I read with interest a recent comment by Dr. Ronald Boland that in a survey of parents more than a quarter (were) ‘reluctant to vaccinate their children because of worries of vaccine safety and did not believe in infant vaccines at all’. This is unfortunate. It appears to me to be largely due to false information being distributed over the years through the media and by a publication in a prestigious medical journal, which under mines the great faith, the medical professional has in the peer reviewed process. Six years after the report, an incredibly long time, ten of the thirteen authors of this article retracted what they wrote and stated that their original paper did not support the conclusion that the vaccine was to blame for autism.
It is interesting to see what the media has said about MMR and autism over the years. The Daily Telegraph had the best headline ‘Chattering class endangers child lives over MMR’. Claudia Winkleman in the Daily Telegraph has the following headline ‘I didn’t want the MMR – and now my baby has measles’. She goes on to state ‘Jake tosses in his comfy cot and moans in his sleep. Yes I am a class A idiot: my son is ill – and it is my fault’. Another excellent report in the Irish Times stated ‘Beware of giving bad reports a shot in the arm’. Unfortunately this is what the media has done over many years. Misinformation and false information sells newspapers. One might think that the media might have some concerns about false information and the potentially fatal affects of it. A false story is a good story from the media point of view because it sells newspapers while truth is not of interest very often. Many media outlets have lawyers to check on libel and maybe they should also have relevant medical doctors to check the veracity of medical information. Because of the focus on the ‘bottom line’ it is highly unlikely that this will take place. Of course doctors also have to take responsibilities for this because very few doctors ring up and point out to media sources the falsity of the information that they are giving out. Doctors only tend to respond when they are asked.
Another more recent media headline from the Sunday Times was ‘Vaccine patents and the MMR scare doctor’. Another headline from the Irish Times ‘Parents urged to have rethink on MMR after measles cases treble’. Another heading from the Medical Press ‘Latest figures show uptake rates from primary vaccines continue to fall’. Colin Tudge writes in an article called ‘Mad, bad and dangerous: whether it is the MMR vaccine or GM foods, people distrust what scientists tell them’. This was in the New Statesman. The Irish Times in 2003 has a headline ‘Research finds no ill-effects from triple MMR injections’ and quotes Dr. O’Herlihy as saying that the Republic was witnessing the beginning of another outbreak of measles. Dr. Ray O’Connor in an article entitled ‘MMR vaccine: controversies and fallacies in Modern Medicine’ states ‘measles is a particularly nasty disease. Many doctors and parents have not seen a case of measles, and its severity – even on complicated cases – it is often forgotten’. He discusses the complications including severe cough, breathing difficulties, ear infections, pneumonia, and conjunctivitis. He also discusses rare serious complications of measles including acute encephalitis and sub-acute sclerosing pan-encephalitis. He puts the death rate at 1 to 2 per 1,000 infected people. The Irish Medicines Board in their newsletter points out that more than 500 million doses of MMR vaccine have been used worldwide and that there was no evidence to support the suggestion that single component vaccines should be administered separately. They also point out that mono component vaccines given sequentially, children would be at risk of infection for longer periods.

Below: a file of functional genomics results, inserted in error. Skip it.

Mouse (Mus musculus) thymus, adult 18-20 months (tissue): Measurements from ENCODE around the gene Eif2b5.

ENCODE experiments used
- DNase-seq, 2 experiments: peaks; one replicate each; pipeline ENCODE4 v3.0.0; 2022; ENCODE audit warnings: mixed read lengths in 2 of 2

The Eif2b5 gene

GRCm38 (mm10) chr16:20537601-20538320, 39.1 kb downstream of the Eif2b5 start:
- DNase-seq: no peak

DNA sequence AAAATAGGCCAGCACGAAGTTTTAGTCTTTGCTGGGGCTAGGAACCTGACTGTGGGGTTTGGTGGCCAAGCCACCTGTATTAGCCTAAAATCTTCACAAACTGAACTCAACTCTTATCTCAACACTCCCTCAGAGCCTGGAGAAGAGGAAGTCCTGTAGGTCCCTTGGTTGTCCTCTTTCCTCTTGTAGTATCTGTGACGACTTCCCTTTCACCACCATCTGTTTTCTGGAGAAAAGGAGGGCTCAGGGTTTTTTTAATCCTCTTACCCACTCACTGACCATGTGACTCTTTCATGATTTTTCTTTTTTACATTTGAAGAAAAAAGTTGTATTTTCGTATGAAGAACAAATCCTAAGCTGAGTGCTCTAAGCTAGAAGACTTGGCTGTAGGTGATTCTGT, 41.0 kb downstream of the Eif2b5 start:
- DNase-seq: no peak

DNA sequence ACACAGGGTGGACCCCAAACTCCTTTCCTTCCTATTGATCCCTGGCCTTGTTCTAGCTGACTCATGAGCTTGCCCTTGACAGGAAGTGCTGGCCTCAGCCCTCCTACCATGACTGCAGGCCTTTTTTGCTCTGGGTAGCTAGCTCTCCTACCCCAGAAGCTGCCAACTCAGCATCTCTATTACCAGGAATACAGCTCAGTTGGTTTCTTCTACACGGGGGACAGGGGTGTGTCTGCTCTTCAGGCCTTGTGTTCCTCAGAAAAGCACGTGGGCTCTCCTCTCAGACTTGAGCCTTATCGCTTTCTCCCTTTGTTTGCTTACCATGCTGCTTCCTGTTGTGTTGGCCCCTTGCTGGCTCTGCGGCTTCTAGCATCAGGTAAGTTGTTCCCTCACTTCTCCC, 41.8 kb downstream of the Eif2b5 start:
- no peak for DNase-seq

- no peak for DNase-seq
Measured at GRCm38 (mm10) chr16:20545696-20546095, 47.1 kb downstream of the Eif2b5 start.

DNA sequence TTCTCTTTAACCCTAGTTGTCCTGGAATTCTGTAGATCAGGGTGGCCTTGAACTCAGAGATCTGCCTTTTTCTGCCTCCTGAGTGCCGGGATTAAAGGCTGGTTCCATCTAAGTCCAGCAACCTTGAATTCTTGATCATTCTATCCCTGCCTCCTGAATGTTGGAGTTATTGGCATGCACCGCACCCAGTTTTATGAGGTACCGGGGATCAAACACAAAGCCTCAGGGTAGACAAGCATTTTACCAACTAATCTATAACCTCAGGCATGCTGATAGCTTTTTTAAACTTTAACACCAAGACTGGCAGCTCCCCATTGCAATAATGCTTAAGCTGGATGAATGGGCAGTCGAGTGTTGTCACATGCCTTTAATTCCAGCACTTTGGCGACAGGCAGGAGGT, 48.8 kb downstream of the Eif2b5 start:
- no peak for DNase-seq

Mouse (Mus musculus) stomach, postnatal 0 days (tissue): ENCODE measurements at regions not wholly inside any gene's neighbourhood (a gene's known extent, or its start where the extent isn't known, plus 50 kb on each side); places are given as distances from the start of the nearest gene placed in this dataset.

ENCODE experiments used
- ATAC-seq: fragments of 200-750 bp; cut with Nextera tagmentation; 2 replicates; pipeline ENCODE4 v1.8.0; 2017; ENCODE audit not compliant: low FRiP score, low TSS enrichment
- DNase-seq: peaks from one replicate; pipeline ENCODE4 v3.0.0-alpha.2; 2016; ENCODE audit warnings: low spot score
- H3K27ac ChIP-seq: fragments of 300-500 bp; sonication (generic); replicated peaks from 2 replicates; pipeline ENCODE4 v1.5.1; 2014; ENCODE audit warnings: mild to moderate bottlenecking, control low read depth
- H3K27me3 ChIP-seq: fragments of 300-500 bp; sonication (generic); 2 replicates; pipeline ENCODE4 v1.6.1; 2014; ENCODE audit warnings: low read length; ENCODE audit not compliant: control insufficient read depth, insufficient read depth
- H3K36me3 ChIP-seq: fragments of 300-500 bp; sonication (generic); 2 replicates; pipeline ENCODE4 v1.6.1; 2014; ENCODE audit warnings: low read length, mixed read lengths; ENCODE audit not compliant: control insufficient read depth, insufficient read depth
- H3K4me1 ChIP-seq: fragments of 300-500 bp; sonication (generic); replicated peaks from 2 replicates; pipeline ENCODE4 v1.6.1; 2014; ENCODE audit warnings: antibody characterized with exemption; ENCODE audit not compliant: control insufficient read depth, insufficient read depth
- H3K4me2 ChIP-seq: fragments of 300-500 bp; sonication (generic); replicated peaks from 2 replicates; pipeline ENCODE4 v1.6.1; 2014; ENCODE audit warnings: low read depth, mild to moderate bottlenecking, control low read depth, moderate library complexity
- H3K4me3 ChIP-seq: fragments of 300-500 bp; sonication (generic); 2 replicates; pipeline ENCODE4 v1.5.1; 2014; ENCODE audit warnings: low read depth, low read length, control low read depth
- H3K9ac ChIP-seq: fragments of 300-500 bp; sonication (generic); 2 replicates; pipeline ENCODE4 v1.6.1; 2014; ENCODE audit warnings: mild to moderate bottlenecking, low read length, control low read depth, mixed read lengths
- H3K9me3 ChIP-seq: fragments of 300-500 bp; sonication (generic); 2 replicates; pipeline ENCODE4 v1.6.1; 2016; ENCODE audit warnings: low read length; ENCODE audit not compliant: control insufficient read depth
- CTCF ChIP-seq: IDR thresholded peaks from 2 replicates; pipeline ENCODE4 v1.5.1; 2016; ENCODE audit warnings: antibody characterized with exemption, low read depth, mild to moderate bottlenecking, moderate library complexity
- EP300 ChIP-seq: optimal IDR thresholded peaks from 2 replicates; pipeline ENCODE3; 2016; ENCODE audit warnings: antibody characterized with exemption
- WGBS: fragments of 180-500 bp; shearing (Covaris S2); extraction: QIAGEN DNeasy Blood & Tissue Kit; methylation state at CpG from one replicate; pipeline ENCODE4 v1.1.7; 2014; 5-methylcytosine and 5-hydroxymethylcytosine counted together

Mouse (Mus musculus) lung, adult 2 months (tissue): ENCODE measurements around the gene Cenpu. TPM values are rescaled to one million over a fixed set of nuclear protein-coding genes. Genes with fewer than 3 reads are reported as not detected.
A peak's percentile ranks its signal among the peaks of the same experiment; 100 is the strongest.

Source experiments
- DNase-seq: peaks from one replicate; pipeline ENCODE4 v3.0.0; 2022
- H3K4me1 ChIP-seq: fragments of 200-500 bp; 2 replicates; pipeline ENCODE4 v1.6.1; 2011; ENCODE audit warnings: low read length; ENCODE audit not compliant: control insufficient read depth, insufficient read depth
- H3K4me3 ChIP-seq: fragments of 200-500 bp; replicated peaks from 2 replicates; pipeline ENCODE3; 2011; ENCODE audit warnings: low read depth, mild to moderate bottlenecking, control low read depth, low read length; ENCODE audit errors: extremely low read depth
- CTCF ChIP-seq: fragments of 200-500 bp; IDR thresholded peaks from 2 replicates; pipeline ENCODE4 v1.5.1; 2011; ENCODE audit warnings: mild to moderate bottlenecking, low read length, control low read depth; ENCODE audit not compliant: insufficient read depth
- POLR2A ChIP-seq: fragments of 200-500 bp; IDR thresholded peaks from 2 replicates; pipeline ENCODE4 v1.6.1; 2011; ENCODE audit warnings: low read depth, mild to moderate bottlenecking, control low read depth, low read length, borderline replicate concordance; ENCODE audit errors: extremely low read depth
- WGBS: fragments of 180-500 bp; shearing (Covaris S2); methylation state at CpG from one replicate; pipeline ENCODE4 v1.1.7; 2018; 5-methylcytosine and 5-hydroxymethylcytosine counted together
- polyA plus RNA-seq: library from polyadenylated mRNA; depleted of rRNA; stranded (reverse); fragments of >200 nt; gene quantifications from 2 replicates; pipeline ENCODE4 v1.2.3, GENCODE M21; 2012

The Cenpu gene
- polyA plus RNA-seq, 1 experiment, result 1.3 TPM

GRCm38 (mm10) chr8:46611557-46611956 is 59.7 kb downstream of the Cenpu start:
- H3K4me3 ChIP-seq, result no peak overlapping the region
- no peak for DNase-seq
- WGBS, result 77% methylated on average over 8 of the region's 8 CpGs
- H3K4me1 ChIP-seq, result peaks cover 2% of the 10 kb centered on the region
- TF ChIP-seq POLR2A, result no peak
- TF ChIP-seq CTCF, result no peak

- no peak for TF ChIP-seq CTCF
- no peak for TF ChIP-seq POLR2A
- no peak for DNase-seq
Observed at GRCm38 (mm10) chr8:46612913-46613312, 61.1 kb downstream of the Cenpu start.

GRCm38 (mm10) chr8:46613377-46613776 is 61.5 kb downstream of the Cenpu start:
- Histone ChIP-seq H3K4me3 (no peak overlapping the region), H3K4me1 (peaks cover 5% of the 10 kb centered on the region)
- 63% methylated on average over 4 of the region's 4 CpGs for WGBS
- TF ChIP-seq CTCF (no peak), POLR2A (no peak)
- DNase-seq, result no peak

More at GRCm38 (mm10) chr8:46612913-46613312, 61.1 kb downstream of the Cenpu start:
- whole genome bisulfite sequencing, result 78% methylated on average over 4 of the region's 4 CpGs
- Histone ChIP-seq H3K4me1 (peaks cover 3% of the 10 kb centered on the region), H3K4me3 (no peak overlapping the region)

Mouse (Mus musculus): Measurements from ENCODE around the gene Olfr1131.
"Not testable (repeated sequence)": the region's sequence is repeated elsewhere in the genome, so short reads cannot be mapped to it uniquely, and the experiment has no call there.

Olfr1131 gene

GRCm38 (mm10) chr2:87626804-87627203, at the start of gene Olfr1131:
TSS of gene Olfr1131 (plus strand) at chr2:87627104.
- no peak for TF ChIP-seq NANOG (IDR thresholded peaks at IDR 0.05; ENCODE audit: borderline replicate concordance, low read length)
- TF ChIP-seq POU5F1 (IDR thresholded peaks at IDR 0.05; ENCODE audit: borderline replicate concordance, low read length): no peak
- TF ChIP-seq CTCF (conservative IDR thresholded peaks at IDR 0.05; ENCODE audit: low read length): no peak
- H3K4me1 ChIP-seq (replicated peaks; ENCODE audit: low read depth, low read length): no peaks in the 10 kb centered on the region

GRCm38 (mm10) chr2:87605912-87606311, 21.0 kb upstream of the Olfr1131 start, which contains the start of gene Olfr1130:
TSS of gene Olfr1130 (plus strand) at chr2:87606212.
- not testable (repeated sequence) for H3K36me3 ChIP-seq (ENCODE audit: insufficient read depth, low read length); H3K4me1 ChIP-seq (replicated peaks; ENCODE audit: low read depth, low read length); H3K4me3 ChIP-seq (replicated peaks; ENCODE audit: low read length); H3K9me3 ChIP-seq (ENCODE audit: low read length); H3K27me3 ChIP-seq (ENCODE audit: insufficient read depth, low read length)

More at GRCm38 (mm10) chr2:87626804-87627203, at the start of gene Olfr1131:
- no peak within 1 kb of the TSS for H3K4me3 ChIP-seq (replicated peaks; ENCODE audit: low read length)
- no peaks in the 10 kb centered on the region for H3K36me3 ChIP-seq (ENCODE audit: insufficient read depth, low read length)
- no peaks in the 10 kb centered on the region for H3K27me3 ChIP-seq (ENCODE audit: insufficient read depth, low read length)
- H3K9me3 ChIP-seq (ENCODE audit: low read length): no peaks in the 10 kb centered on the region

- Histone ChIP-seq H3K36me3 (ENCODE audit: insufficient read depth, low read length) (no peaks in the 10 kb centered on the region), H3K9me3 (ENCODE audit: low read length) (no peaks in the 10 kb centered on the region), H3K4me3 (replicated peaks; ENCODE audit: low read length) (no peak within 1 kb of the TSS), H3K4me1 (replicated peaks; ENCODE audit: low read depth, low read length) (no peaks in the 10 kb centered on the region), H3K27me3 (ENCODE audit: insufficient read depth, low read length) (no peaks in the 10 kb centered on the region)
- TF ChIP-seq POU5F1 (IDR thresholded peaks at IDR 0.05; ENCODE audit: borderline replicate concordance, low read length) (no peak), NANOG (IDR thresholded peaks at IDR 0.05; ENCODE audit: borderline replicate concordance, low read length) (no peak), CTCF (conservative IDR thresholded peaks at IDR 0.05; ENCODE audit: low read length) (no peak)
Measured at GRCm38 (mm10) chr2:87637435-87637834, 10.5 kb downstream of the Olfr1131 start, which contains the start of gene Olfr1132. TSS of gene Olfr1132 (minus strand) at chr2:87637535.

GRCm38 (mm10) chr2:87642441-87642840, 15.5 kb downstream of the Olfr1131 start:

Brian O’Shea in the Journal of the Irish Psychiatrist points out that the number of reported cases of measles jumped from 243 to 586 during 2000 / 2003. More recently the Medical Research Council in the United Kingdom in a study of more than 5,000 U.K. children has ruled out any link between MMR, the measles, mumps, and rubella triple vaccine and autism. This should be the last word but certainly will not. There are many other authoritative reports and papers that have come to a similar conclusion. Despite all this the Sunday Times in 2004 reports on a product that was made ‘by giving the measles virus to mice and extracting their white blood cells, which were then to be mixed with human cells before being infected into pregnant goats. After the goats gave birth their first milk was to be collected, and made into capsules and given to children’. This was called a ‘combined vaccine / therapeutic agent’. Professor Tom McDonald an immunologist described the recipe as ‘total bollocks’. Another immunologist has a so-called ‘cure’ for autism who ‘sells a six month complete cure’ for autism, which he prepares in his kitchen using his own bone marrow. This has echoes of the potions of the early 19th century. Those of us who work with children with autism are constantly being bombarded with ‘miracle cures’ for autism. Unfortunately these raise parent’s hopes which are then dashed fairly quickly.
I have seen over 900 persons with autism and Asperger’s syndrome. I have never seen a person with autism or Asperger’s syndrome that was ‘caused’ by a vaccine. Autism is highly genetic. Autism is not a side effect of MMR.